Copyright Infringement Hinges on Substantial Similarity

 

 

Copyright law protects not ideas, but the form in which ideas are expressed. Thus, a copyright owner may control the reproduction of the original expression in a copyrighted work, such as a book, but cannot monopolize the concept or process expressed in the work.

 

In Canada, unauthorized reproduction of any substantial part of an original work may constitute an infringement of copyright in that work.

 

Canadian case law has defined reproduction to mean copying, which is the act of producing additional or new copies of the work in any material form. Reproduction can be established by direct proof of copying, or can be inferred from access to the copyright work and substantial similarity between the allegedly infringing work and the copyright work. However, an inference of copying can be rebutted by proof of independent creation. In other words, there is no copyright infringement if a work was created entirely independently.

 

Whether a part of a work is “substantial” shall not be measured only by the quantity of matter reproduced from a copyrighted work, even though that may be a significant factor. What is more important is the nature or quality of matter reproduced. Although it may be useful to compare components of each work, the overriding requirement for infringement is substantial similarity of the works as a whole and substantial similarity in the modes of expression.

 

A substantial part of a work is a flexible notion. It is a matter of fact and degree … What constitutes a substantial part is determined in relation to the originality of the work that warrants the protection of the Copyright Act. As a general proposition, a substantial part of a work is a part of the work that represents a substantial portion of the author’s skill and judgment expressed therein.

 

The law is settled that a computer program is protected by copyright at the source code and object code level.

 

However, questions remain as to whether copyright may extend to protect other components of the computer program, such as the structure, sequence or organization of the program, the user interface, application programming interface (API) and the functionality of the program.

 

The answers to these questions may very well depend on whether a particular component of a program qualifies as an expression of an idea, or the idea itself, in light of the over-all arrangement of the computer program.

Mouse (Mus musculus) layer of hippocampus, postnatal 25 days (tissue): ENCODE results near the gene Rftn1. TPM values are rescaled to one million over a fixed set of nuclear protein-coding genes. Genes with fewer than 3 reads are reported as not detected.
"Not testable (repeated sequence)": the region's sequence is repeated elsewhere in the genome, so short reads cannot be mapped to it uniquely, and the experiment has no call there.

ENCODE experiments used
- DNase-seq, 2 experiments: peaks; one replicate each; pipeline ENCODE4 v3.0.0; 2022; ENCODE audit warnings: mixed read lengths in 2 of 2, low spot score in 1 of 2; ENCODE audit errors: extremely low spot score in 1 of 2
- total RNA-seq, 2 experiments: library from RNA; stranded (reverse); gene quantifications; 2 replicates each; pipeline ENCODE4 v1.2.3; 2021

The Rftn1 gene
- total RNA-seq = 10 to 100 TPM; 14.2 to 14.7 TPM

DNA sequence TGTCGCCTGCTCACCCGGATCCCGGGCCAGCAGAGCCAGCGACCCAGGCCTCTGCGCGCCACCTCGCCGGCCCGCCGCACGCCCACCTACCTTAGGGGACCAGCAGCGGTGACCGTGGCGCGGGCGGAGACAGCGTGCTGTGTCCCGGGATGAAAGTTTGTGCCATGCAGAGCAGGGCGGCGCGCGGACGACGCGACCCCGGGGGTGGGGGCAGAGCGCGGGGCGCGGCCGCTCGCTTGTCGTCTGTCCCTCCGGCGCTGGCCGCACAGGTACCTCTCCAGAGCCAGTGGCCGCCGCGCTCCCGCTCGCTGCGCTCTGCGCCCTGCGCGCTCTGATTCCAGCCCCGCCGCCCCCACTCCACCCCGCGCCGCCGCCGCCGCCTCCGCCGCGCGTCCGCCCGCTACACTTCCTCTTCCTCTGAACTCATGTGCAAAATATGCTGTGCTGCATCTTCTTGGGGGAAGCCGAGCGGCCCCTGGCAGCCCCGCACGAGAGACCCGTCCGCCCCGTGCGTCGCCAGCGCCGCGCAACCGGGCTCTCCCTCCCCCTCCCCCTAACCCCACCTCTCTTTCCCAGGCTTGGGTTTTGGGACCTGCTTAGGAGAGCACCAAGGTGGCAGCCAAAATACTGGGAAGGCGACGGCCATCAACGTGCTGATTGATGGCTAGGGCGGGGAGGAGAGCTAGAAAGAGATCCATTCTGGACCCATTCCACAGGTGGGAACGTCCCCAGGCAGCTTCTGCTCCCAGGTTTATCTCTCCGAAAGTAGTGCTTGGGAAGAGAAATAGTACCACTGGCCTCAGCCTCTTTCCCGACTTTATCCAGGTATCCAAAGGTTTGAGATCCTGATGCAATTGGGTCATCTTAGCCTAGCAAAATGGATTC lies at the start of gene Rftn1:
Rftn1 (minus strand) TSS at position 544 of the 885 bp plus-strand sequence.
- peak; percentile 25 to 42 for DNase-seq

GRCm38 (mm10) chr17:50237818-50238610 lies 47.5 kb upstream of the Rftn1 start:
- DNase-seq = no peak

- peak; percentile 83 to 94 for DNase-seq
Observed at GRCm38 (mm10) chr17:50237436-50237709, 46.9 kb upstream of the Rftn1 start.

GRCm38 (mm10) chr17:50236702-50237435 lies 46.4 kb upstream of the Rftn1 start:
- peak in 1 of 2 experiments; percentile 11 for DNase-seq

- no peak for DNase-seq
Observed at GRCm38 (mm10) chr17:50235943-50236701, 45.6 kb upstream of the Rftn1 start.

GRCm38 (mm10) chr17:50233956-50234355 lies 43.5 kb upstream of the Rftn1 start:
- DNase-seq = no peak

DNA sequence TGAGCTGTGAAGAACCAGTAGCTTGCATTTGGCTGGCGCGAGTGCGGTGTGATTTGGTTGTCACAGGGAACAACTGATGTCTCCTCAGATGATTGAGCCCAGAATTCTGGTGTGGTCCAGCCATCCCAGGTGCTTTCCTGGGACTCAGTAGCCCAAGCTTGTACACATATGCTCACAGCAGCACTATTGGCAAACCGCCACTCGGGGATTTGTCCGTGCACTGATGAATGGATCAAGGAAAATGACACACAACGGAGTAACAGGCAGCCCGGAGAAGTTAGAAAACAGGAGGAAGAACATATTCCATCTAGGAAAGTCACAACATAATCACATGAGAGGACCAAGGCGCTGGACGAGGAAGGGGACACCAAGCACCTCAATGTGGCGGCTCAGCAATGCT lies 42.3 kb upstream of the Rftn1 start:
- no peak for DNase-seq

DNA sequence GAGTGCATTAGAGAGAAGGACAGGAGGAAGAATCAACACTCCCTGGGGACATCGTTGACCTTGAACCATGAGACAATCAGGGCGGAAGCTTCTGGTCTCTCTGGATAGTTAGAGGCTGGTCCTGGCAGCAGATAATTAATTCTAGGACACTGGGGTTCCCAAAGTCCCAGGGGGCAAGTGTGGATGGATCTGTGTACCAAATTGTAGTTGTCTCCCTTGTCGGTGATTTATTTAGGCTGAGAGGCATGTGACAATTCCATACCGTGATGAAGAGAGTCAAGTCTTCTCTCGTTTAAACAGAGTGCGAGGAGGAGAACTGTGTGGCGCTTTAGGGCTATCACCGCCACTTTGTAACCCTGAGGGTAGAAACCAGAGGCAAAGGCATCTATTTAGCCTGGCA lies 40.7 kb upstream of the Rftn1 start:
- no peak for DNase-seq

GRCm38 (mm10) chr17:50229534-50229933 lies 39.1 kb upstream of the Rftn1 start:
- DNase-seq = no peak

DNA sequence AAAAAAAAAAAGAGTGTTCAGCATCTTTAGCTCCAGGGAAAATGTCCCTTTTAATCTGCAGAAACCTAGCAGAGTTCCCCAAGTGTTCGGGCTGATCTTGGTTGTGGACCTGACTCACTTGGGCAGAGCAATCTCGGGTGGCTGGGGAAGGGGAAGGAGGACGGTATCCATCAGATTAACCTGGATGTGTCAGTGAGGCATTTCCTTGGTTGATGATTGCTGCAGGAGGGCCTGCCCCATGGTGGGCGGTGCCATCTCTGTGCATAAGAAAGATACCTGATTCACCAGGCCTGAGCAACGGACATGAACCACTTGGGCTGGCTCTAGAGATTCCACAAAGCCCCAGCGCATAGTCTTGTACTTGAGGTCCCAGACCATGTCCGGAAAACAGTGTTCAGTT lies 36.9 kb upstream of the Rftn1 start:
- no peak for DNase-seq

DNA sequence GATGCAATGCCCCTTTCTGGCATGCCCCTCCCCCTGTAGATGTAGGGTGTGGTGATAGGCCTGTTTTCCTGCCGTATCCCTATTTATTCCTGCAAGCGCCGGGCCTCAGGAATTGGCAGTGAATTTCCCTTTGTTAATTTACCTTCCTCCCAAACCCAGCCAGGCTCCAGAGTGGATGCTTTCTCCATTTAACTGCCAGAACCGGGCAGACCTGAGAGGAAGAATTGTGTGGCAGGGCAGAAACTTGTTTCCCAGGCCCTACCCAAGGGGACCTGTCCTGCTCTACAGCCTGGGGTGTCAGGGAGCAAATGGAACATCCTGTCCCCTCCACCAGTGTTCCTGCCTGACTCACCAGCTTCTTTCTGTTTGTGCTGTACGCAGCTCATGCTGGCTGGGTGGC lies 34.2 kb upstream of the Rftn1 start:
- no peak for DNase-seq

Patent Infringement by Sale of Unassembled Parts

Patent Infringement by Sale of Unassembled Parts

assembled wrench by Creative Tools licensed under CC BY 2.0

 

 

In Canada, the case law has defined patent infringement as any act that interferes with the full enjoyment of a patent owner’s exclusive rights of making, using, and vending its patented invention.

 

Where the patented invention is an assembly of well-known parts, Canadian courts have broadly interpreted the scope of the patent owner’s exclusive rights.

 

For example, signing in Canada an agreement to make and sell an allegedly infringing product may amount to infringement in Canada even if the product has not been manufactured at the time of the agreement. In other words, “vending” includes an actual sale, where the property in the goods is transferred from the seller to the buyer, as well as an agreement to sell.

 

In addition, a supplier may not avoid infringement liability by selling unassembled parts of a patented invention, where the only purpose for buying the unassembled parts is to assemble them into the patented invention.

 

Further, “making” a patented invention includes making all of the parts that are later sufficiently assembled to test the fitting of the parts. Thus, a manufacturer cannot avoid infringement liability by separating an infringing product for exporting outside Canada after the testing of the completed assembly have occurred in Canada.

 

With respect to “use”, Canadian courts have broadly held that infringement through “use” applies to patented products and processes, and may also extend to their output where the patented invention plays an important role in producing the output.

 

“It is no bar to a finding of infringement that the patented object or process is a part of or composes a broader unpatented structure or process, provided the patented invention is significant or important to the defendant’s activities that involve the unpatented structure.”

 

What is not always clear from case law, however, is whether making and exporting unpatented devices for practising abroad a Canadian patented method would constitute infringement in Canada.